News & Events
Transport Canada seeks public input on pleasure craft license changes
By Andrew Cruickshank
Published: November 20, 2020
Transport Canada, the governing body responsible for the country’s transportation policies and programs, is asking the public to weigh in on some proposed changes to the pleasure craft licence process.
Notable among these changes is the introduction of a $15 processing fee to obtain a new pleasure craft licence, renew, transfer, or duplicate a PCL, and secondly, the reduction of the licence’s validity period from 10 years to five years.
In regards to the $15 fee, boating licences are currently issued for free with the cost falling to taxpayers. “We issue over 100,000 pleasure craft licences every year,” Transport Canada said in a press release. “By introducing the service fee, the program will be paid for by the people that benefit from it.”
Rick Layzell, CEO of Boating Ontario, is in full support of the service fee, stressing that this is not a tax grab, but instead necessary funding to keep the licensing process operational without taxpayer money. “I’m about one of the most passionate boaters you’ll ever talk to,” Layzell said. “I’ve spent my life and my career in this business, and I love our sport. But why should a non-boater pay for me to get a licence for my boat?”
Layzell points out that car, snowmobile, ATV, and motorcycle owners all pay a licensing fee. “Recreational boats are currently the only thing that do not have a fee for the vessel licence,” he said.
If the service fee is introduced and the licence’s validity period is reduced to five years, the cost of a PCL will work out to $3 a year. “It’s a very nominal amount to allow you to go recreational boating,” Layzell said.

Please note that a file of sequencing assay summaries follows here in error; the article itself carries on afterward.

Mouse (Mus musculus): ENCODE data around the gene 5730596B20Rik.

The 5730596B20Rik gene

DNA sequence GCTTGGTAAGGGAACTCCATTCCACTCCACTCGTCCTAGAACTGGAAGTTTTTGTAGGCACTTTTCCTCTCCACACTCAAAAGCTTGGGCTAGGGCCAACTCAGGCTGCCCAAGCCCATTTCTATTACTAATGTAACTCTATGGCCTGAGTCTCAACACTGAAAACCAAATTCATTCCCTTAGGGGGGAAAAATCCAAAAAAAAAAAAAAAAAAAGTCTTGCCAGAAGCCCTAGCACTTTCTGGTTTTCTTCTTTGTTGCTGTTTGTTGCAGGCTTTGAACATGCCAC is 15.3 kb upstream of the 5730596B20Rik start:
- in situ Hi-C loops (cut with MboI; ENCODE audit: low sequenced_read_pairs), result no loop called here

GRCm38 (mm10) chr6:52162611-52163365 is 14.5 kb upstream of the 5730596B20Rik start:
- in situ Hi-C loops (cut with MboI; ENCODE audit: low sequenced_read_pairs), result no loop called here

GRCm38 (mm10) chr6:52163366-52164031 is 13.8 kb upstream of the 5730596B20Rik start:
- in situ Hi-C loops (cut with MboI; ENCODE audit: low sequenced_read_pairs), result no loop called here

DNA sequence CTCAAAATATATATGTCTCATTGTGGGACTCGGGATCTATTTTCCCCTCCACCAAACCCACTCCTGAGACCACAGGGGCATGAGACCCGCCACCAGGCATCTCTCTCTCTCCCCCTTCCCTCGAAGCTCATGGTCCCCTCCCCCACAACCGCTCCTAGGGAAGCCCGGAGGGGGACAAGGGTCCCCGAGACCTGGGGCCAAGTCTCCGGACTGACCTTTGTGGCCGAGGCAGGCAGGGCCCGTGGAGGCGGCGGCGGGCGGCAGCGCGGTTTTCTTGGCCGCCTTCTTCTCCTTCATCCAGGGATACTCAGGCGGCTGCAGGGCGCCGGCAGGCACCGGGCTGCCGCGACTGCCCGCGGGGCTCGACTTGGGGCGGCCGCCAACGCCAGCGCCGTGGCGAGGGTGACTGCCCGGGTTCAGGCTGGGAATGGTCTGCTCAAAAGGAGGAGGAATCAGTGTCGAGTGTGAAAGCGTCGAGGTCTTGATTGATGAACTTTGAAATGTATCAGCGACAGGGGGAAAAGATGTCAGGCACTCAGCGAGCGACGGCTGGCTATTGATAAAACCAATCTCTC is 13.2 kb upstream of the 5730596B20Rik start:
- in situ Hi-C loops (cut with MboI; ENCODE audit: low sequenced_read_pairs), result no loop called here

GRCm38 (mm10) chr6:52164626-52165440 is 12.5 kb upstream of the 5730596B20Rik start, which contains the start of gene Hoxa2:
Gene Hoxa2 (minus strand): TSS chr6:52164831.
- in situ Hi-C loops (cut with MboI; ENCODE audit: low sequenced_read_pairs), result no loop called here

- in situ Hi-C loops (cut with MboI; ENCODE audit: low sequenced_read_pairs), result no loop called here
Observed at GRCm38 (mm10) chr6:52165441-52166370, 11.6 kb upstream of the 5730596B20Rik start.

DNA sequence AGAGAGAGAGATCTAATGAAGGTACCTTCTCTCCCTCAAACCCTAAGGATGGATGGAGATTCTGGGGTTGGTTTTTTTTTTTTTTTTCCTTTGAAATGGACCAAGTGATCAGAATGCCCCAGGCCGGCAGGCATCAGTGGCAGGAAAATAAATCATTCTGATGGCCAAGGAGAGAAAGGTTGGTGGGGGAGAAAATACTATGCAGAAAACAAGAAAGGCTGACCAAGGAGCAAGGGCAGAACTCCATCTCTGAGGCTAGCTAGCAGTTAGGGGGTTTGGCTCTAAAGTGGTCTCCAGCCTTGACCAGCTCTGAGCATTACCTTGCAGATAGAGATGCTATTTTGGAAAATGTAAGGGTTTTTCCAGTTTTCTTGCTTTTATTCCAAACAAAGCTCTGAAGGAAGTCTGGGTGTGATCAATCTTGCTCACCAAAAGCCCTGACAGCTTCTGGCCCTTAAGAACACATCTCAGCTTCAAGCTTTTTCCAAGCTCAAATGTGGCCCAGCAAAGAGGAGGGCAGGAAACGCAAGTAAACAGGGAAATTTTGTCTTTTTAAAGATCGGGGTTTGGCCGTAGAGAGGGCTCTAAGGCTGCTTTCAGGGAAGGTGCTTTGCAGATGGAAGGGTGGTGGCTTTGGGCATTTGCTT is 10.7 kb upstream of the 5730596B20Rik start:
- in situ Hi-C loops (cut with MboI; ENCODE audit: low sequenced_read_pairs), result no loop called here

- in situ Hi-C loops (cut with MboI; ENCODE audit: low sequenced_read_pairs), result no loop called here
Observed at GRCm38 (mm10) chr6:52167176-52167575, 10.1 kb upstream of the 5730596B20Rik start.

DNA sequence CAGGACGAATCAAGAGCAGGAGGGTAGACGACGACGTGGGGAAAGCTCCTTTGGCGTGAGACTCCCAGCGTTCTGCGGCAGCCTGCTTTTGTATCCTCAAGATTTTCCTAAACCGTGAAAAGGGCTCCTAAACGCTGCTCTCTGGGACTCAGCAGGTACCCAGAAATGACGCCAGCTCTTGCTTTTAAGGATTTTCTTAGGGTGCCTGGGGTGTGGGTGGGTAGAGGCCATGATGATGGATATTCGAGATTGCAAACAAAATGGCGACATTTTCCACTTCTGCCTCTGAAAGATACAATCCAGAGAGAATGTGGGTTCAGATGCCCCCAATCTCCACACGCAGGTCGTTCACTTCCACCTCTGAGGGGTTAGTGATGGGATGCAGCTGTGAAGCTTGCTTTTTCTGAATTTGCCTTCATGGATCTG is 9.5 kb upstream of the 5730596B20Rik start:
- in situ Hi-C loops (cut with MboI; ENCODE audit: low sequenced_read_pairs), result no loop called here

As for the reduction in the licence’s validity period, Transport Canada said this change would improve data quality and the way it delivers services to PCL holders.
Layzell elaborated on Transport Canada’s statement, explaining that there is a lack of statistics when it comes to Canada’s boating industry, especially around boat ownership. Typically, Layzell said, boat owners trade up, buying a larger boat every three to five years. With a 10-year renewal period, a boat owned by one person may have been sold and changed hands three times during that period.
The issue with this is that a PCL contains a unique licence number used to trace a vessel to its owner, but if that owner’s licence isn’t updated to reflect the ownership of their new boat, it can prevent police and search and rescue personnel from accessing important information in an emergency. Having an updated licence also supports accountability and compliance with safety and environmental regulations, Transport Canada said.
The consultation period for these changes will be open to the public until January 15, 2021.